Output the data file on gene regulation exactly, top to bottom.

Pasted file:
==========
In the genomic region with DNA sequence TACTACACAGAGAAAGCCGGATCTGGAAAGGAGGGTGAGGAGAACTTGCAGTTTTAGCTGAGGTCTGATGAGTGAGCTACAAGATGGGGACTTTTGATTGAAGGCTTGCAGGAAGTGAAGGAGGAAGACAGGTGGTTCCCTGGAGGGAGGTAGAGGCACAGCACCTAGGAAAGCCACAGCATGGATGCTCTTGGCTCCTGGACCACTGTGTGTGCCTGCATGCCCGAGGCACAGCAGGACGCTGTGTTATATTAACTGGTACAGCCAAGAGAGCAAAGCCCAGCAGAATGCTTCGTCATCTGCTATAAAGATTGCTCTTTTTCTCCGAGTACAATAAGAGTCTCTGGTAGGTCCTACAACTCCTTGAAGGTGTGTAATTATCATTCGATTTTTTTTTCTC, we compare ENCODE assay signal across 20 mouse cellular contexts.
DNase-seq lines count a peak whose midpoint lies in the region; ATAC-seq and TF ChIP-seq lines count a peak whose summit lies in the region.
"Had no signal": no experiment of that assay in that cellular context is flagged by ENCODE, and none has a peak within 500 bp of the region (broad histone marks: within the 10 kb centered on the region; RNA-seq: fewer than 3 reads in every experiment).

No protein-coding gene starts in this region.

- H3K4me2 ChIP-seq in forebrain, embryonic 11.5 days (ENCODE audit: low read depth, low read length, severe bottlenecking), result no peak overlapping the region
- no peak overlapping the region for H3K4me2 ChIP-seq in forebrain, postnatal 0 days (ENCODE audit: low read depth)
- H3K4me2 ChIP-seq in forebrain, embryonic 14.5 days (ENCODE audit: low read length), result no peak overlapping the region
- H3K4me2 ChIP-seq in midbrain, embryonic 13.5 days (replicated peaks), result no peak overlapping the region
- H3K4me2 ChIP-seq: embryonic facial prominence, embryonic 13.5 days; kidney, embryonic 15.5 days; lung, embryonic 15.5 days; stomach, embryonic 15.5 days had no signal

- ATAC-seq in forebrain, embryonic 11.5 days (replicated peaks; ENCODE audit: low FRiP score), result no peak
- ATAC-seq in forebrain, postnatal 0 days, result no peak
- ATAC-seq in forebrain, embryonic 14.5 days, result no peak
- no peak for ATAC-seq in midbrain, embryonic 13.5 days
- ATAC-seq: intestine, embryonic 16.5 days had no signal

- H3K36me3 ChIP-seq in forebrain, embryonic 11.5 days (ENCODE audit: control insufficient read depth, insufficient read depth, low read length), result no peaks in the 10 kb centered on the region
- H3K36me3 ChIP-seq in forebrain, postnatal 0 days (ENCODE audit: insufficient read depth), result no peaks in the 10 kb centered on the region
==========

In the genomic region with DNA sequence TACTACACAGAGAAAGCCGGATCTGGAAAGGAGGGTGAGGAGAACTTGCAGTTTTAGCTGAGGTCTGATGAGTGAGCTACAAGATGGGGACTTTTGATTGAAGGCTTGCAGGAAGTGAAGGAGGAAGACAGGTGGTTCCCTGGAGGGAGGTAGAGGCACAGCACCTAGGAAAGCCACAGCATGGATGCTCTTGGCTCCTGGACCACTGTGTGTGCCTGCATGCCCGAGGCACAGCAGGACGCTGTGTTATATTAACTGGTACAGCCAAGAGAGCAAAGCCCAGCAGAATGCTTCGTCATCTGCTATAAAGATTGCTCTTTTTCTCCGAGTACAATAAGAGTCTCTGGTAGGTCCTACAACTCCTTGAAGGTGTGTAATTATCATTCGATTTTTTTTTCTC, we compare ENCODE assay signal across 20 mouse cellular contexts.
DNase-seq lines count a peak whose midpoint lies in the region; ATAC-seq and TF ChIP-seq lines count a peak whose summit lies in the region.
"Had no signal": no experiment of that assay in that cellular context is flagged by ENCODE, and none has a peak within 500 bp of the region (broad histone marks: within the 10 kb centered on the region; RNA-seq: fewer than 3 reads in every experiment).

No protein-coding gene starts in this region.

- H3K4me2 ChIP-seq in forebrain, embryonic 11.5 days (ENCODE audit: low read depth, low read length, severe bottlenecking), result no peak overlapping the region
- no peak overlapping the region for H3K4me2 ChIP-seq in forebrain, postnatal 0 days (ENCODE audit: low read depth)
- H3K4me2 ChIP-seq in forebrain, embryonic 14.5 days (ENCODE audit: low read length), result no peak overlapping the region
- H3K4me2 ChIP-seq in midbrain, embryonic 13.5 days (replicated peaks), result no peak overlapping the region
- H3K4me2 ChIP-seq: embryonic facial prominence, embryonic 13.5 days; kidney, embryonic 15.5 days; lung, embryonic 15.5 days; stomach, embryonic 15.5 days had no signal

- ATAC-seq in forebrain, embryonic 11.5 days (replicated peaks; ENCODE audit: low FRiP score), result no peak
- ATAC-seq in forebrain, postnatal 0 days, result no peak
- ATAC-seq in forebrain, embryonic 14.5 days, result no peak
- no peak for ATAC-seq in midbrain, embryonic 13.5 days
- ATAC-seq: intestine, embryonic 16.5 days had no signal

- H3K36me3 ChIP-seq in forebrain, embryonic 11.5 days (ENCODE audit: control insufficient read depth, insufficient read depth, low read length), result no peaks in the 10 kb centered on the region
- H3K36me3 ChIP-seq in forebrain, postnatal 0 days (ENCODE audit: insufficient read depth), result no peaks in the 10 kb centered on the region